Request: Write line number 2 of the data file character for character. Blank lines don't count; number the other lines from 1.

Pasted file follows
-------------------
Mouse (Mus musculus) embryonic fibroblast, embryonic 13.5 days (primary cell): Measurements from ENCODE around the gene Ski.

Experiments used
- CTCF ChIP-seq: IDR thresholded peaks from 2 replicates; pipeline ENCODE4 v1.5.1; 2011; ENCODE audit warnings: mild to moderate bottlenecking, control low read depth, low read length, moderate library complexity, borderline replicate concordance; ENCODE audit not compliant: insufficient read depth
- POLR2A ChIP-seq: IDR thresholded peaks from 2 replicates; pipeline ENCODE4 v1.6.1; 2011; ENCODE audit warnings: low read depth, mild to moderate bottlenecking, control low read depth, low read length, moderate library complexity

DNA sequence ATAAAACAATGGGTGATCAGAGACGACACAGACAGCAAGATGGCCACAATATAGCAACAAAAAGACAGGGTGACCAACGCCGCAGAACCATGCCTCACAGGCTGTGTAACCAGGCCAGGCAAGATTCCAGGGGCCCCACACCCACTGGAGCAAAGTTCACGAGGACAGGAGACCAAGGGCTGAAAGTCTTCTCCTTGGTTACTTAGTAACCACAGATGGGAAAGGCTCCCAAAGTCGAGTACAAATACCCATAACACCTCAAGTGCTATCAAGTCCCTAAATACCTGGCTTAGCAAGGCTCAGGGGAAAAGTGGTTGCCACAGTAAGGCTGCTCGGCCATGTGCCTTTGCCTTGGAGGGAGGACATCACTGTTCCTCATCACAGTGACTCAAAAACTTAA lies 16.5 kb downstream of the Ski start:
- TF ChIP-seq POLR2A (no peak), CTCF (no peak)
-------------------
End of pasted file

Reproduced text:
Experiments used